Vegas trippin’ can be a soul-satisfying experience, if visitors walk outside of its most partied corridors.
There are so many ways to consume a Las Vegas weekend. Whether, a pound of flesh, or two kegs of Tito’s vodka, most choose debauchery and glitter, or gluttony and hedonism.
But, outside of what is known as “the strip” of Las Vegas are options that allow you to explore the existential questions of life, like, “Why didn’t I leave the craps table when I was winning?” or “How did I make it back to my hotel room?”
For hangover relief and to connect with cool local people, take a trip to Pour Coffeehouse, a quaint shop that serves java, smoothies and healthy eats during the day while offering soulful gatherings at night.
Co-owned by Deborah Armstrong, a Bajan-born, Boston reared barista master who left a career in computers after thirty years, she opened Pour Coffeehouse to get away from the humdrum of being treated as a “name [rather] than a number.”
The caffeinated watering hole is a local treasure for artists too. On any given night, you can catch after hours sessions of soul singers, folk musicians, and poets. It is a space that caters to a local community often outshined by Vegas glitz; thus there, you will experience a piece of home.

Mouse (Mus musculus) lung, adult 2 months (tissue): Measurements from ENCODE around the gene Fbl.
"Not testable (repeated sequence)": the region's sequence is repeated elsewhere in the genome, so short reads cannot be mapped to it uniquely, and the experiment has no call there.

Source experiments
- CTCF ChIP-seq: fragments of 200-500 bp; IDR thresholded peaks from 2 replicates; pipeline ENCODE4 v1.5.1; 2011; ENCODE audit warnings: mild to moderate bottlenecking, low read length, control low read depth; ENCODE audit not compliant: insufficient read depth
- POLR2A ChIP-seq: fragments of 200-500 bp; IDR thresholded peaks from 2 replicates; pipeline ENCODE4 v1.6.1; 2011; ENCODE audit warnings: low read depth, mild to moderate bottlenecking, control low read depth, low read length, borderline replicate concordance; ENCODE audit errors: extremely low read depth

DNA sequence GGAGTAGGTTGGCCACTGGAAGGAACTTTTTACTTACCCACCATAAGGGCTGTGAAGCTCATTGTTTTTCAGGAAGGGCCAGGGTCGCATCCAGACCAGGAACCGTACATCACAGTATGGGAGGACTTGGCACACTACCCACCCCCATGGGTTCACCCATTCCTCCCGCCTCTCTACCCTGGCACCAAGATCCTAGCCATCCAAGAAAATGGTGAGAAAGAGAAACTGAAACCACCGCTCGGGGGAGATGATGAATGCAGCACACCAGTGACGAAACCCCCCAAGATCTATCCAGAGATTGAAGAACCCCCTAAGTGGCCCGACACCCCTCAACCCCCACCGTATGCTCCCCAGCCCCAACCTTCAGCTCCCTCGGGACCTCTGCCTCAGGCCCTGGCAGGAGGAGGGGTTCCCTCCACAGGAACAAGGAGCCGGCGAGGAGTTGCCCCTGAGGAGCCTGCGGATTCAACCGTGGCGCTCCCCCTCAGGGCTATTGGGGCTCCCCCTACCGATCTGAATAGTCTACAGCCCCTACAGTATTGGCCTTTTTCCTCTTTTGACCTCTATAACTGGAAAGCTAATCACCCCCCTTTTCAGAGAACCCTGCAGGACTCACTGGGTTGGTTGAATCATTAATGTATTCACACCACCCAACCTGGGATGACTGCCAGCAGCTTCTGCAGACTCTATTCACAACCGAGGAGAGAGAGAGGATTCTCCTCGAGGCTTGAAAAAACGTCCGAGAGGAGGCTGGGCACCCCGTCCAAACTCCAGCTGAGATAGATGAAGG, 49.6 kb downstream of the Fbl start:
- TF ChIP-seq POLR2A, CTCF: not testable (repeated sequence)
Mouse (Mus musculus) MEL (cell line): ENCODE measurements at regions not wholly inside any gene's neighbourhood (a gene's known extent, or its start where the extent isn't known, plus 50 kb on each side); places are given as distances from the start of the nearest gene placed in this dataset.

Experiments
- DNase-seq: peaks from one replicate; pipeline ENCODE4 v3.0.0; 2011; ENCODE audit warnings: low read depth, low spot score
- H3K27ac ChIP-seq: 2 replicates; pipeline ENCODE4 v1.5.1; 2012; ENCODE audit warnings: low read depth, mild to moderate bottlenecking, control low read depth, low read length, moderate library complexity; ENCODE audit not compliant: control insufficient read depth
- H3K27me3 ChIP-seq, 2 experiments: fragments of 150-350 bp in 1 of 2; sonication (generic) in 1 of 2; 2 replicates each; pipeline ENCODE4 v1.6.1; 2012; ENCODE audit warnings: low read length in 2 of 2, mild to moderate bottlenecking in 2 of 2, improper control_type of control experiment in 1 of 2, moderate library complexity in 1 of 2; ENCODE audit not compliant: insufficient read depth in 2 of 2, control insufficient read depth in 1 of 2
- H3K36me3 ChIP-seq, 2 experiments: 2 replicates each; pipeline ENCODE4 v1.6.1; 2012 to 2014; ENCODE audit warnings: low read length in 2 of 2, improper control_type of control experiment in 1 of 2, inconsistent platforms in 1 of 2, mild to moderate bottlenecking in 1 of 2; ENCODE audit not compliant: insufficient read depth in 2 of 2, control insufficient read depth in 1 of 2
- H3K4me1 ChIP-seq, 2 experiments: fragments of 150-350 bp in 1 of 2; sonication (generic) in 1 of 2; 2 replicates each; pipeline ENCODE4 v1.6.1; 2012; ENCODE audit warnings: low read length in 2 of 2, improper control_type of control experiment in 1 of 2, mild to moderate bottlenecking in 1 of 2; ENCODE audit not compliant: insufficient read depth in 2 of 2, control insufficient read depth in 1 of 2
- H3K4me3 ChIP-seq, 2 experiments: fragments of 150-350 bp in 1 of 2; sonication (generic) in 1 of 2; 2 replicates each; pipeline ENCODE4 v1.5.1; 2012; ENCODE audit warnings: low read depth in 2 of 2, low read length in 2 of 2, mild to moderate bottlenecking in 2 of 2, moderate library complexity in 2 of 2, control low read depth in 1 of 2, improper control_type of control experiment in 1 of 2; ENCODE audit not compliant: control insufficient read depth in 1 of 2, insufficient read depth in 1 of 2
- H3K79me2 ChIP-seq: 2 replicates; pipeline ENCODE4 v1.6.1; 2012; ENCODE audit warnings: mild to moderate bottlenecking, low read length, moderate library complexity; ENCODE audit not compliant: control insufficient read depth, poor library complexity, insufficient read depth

Forest Bathing and Native Life
To find nirvana just on the outskirts of the desert city, travel two hours through ochre landscape on the historic Route 66 to Hualapai Reservation, located at the western rim of the Grand Canyon. Land occupied for thousands of years by the Hualapai nation, the Rez, spans over one million acres of largely untouched canyons, mountains, rivers, forests and parched earth.
On the way, you will drive through Joshua Tree National Park. The park, situated within the California desert, is one of two places on earth where Joshua trees grow. The other location is the Middle-East near Jerusalem. So plentiful are the Joshua, the area is more like a forest of the desert.
Considered sacred plants by Natives and Christians, stop and wonder at Joshua trees standing well over 20-feet-tall with 10-feet wingspans of prickly thorns. Perform what is called a “shinrin-yoku,” a Japanese term translated into “forest bath” which means to take in the atmosphere of the forest as way of healing.